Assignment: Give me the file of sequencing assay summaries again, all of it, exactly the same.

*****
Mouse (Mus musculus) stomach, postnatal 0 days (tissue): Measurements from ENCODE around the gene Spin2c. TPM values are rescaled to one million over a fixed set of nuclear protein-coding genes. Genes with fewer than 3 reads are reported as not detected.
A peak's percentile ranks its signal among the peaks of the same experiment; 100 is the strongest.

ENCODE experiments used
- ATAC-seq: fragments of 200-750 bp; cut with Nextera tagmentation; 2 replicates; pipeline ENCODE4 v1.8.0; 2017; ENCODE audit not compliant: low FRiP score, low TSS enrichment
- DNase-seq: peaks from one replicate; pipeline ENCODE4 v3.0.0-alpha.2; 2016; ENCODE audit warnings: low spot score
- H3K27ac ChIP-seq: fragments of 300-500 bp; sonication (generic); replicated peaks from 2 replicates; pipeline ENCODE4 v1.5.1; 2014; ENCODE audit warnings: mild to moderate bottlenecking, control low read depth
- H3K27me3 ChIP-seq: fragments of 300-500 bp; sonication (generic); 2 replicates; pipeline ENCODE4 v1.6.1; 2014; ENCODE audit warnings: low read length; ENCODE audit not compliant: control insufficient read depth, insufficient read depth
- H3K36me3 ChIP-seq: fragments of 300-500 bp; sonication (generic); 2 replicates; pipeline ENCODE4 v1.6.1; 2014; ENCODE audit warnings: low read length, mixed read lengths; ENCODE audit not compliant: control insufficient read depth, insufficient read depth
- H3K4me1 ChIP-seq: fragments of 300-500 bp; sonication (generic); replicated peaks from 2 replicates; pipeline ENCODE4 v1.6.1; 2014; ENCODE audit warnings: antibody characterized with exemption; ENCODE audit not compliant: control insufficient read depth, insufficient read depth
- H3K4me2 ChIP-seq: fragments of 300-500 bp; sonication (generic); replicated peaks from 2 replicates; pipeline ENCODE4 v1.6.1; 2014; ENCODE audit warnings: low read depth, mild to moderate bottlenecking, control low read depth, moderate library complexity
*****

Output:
Mouse (Mus musculus) stomach, postnatal 0 days (tissue): Measurements from ENCODE around the gene Spin2c. TPM values are rescaled to one million over a fixed set of nuclear protein-coding genes. Genes with fewer than 3 reads are reported as not detected.
A peak's percentile ranks its signal among the peaks of the same experiment; 100 is the strongest.

ENCODE experiments used
- ATAC-seq: fragments of 200-750 bp; cut with Nextera tagmentation; 2 replicates; pipeline ENCODE4 v1.8.0; 2017; ENCODE audit not compliant: low FRiP score, low TSS enrichment
- DNase-seq: peaks from one replicate; pipeline ENCODE4 v3.0.0-alpha.2; 2016; ENCODE audit warnings: low spot score
- H3K27ac ChIP-seq: fragments of 300-500 bp; sonication (generic); replicated peaks from 2 replicates; pipeline ENCODE4 v1.5.1; 2014; ENCODE audit warnings: mild to moderate bottlenecking, control low read depth
- H3K27me3 ChIP-seq: fragments of 300-500 bp; sonication (generic); 2 replicates; pipeline ENCODE4 v1.6.1; 2014; ENCODE audit warnings: low read length; ENCODE audit not compliant: control insufficient read depth, insufficient read depth
- H3K36me3 ChIP-seq: fragments of 300-500 bp; sonication (generic); 2 replicates; pipeline ENCODE4 v1.6.1; 2014; ENCODE audit warnings: low read length, mixed read lengths; ENCODE audit not compliant: control insufficient read depth, insufficient read depth
- H3K4me1 ChIP-seq: fragments of 300-500 bp; sonication (generic); replicated peaks from 2 replicates; pipeline ENCODE4 v1.6.1; 2014; ENCODE audit warnings: antibody characterized with exemption; ENCODE audit not compliant: control insufficient read depth, insufficient read depth
- H3K4me2 ChIP-seq: fragments of 300-500 bp; sonication (generic); replicated peaks from 2 replicates; pipeline ENCODE4 v1.6.1; 2014; ENCODE audit warnings: low read depth, mild to moderate bottlenecking, control low read depth, moderate library complexity